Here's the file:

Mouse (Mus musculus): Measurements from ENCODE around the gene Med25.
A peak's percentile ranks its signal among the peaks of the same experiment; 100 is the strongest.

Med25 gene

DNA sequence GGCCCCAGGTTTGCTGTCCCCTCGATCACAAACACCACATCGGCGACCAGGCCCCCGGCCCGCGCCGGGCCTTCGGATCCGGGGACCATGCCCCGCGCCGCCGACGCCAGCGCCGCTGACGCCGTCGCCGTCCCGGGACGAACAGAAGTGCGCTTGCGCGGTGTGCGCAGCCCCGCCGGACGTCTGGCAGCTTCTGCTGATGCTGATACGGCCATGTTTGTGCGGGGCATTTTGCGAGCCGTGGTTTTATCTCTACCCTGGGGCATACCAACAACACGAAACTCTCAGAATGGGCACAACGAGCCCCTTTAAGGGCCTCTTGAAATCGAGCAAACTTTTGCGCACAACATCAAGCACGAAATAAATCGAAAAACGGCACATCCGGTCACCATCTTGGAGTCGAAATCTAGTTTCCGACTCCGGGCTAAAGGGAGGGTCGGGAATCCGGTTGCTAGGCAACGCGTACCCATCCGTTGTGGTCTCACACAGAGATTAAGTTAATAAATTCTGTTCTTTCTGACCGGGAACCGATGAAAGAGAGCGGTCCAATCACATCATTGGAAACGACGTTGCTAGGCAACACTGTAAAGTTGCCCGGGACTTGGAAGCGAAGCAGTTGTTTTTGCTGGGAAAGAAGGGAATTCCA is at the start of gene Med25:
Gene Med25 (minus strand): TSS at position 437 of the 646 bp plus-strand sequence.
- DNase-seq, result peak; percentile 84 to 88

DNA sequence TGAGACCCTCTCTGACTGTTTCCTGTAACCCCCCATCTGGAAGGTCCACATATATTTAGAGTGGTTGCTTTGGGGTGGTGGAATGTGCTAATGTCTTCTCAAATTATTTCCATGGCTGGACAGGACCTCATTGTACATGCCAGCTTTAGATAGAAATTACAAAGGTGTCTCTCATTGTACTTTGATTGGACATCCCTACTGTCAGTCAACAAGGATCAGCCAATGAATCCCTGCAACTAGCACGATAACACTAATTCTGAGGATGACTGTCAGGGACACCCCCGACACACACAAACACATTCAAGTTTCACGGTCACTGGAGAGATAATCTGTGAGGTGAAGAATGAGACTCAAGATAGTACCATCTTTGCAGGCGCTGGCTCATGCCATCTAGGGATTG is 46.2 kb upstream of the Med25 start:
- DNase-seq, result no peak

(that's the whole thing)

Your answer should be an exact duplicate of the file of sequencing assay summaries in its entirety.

Mouse (Mus musculus): Measurements from ENCODE around the gene Med25.
A peak's percentile ranks its signal among the peaks of the same experiment; 100 is the strongest.

Med25 gene

DNA sequence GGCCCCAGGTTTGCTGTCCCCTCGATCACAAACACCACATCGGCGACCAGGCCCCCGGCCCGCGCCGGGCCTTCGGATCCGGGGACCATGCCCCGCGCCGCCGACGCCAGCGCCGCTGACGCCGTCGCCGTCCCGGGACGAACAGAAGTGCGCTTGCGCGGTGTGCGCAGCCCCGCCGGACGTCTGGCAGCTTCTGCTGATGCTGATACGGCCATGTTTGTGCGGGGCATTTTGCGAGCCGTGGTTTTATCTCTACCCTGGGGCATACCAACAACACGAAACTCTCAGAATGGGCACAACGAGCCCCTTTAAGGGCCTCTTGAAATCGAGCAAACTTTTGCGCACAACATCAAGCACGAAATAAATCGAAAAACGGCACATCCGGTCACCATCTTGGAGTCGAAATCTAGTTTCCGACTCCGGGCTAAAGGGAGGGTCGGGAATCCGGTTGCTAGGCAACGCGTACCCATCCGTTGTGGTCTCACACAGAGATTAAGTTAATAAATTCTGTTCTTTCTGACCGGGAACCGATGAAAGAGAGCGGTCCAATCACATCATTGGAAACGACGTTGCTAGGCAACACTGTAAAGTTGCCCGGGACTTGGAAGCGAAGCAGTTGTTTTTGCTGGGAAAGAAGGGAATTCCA is at the start of gene Med25:
Gene Med25 (minus strand): TSS at position 437 of the 646 bp plus-strand sequence.
- DNase-seq, result peak; percentile 84 to 88

DNA sequence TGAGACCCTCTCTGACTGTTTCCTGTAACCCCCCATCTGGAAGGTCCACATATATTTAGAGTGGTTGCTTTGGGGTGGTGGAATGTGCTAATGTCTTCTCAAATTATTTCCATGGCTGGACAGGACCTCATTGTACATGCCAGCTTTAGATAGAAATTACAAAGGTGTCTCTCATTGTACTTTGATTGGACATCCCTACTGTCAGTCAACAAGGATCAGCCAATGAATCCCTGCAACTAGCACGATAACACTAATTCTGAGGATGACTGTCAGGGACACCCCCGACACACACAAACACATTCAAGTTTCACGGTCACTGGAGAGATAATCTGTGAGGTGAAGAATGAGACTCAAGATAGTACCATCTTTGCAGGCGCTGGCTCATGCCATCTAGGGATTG is 46.2 kb upstream of the Med25 start:
- DNase-seq, result no peak